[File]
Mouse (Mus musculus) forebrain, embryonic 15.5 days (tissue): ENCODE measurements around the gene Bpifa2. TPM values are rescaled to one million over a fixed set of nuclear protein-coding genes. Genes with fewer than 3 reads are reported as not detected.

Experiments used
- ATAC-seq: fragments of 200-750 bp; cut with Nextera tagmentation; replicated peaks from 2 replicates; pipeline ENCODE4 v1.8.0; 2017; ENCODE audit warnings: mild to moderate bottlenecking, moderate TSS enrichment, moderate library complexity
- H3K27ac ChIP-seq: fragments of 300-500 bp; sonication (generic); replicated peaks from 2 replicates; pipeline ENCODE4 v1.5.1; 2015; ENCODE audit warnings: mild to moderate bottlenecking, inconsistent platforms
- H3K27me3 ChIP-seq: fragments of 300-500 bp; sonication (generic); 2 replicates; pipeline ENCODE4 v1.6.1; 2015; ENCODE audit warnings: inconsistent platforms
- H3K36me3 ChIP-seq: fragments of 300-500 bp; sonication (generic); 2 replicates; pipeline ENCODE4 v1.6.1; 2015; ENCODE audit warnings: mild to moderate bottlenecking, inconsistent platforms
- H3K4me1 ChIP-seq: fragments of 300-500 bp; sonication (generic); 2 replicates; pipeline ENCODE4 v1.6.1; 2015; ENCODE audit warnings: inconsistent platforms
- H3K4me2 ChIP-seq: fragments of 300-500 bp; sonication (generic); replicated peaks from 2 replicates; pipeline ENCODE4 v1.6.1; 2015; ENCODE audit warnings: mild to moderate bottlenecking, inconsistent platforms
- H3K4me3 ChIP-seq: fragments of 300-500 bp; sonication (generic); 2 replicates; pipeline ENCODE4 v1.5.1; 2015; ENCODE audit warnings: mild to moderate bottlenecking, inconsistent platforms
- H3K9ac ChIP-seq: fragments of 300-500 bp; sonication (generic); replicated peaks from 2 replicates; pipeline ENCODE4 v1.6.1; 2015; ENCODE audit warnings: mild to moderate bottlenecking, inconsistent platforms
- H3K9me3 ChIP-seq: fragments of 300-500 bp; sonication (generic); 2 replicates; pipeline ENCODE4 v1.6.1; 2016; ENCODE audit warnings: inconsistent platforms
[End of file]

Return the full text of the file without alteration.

Mouse (Mus musculus) forebrain, embryonic 15.5 days (tissue): ENCODE measurements around the gene Bpifa2. TPM values are rescaled to one million over a fixed set of nuclear protein-coding genes. Genes with fewer than 3 reads are reported as not detected.

Experiments used
- ATAC-seq: fragments of 200-750 bp; cut with Nextera tagmentation; replicated peaks from 2 replicates; pipeline ENCODE4 v1.8.0; 2017; ENCODE audit warnings: mild to moderate bottlenecking, moderate TSS enrichment, moderate library complexity
- H3K27ac ChIP-seq: fragments of 300-500 bp; sonication (generic); replicated peaks from 2 replicates; pipeline ENCODE4 v1.5.1; 2015; ENCODE audit warnings: mild to moderate bottlenecking, inconsistent platforms
- H3K27me3 ChIP-seq: fragments of 300-500 bp; sonication (generic); 2 replicates; pipeline ENCODE4 v1.6.1; 2015; ENCODE audit warnings: inconsistent platforms
- H3K36me3 ChIP-seq: fragments of 300-500 bp; sonication (generic); 2 replicates; pipeline ENCODE4 v1.6.1; 2015; ENCODE audit warnings: mild to moderate bottlenecking, inconsistent platforms
- H3K4me1 ChIP-seq: fragments of 300-500 bp; sonication (generic); 2 replicates; pipeline ENCODE4 v1.6.1; 2015; ENCODE audit warnings: inconsistent platforms
- H3K4me2 ChIP-seq: fragments of 300-500 bp; sonication (generic); replicated peaks from 2 replicates; pipeline ENCODE4 v1.6.1; 2015; ENCODE audit warnings: mild to moderate bottlenecking, inconsistent platforms
- H3K4me3 ChIP-seq: fragments of 300-500 bp; sonication (generic); 2 replicates; pipeline ENCODE4 v1.5.1; 2015; ENCODE audit warnings: mild to moderate bottlenecking, inconsistent platforms
- H3K9ac ChIP-seq: fragments of 300-500 bp; sonication (generic); replicated peaks from 2 replicates; pipeline ENCODE4 v1.6.1; 2015; ENCODE audit warnings: mild to moderate bottlenecking, inconsistent platforms
- H3K9me3 ChIP-seq: fragments of 300-500 bp; sonication (generic); 2 replicates; pipeline ENCODE4 v1.6.1; 2016; ENCODE audit warnings: inconsistent platforms